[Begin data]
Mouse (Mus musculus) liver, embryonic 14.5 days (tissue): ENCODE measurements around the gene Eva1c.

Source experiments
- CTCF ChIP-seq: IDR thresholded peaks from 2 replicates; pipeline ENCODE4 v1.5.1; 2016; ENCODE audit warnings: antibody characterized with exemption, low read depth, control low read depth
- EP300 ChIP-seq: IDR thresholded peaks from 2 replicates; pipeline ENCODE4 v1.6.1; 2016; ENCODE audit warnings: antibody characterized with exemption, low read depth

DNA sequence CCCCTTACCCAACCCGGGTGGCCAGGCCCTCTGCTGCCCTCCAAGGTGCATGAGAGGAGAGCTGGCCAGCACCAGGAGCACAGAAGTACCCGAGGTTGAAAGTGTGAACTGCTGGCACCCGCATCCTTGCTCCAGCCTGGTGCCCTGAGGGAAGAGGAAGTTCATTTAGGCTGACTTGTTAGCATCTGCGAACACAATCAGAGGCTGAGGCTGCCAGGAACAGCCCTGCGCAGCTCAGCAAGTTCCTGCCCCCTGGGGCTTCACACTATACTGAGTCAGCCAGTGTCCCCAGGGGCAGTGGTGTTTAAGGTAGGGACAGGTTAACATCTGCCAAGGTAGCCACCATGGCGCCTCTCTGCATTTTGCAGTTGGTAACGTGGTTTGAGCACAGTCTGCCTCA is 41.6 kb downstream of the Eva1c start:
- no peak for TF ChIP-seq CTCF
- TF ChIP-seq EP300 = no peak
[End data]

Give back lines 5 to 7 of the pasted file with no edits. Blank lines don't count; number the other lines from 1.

DNA sequence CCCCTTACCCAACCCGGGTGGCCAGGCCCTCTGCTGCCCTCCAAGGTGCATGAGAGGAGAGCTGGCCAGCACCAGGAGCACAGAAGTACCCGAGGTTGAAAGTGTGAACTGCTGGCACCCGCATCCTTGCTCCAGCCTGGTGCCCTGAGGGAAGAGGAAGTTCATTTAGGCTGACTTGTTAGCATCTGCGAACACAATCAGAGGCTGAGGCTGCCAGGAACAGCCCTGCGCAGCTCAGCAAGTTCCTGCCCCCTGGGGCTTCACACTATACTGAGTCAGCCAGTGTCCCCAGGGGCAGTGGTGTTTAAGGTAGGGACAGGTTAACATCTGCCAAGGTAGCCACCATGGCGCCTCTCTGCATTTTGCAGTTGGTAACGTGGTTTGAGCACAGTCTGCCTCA is 41.6 kb downstream of the Eva1c start:
- no peak for TF ChIP-seq CTCF
- TF ChIP-seq EP300 = no peak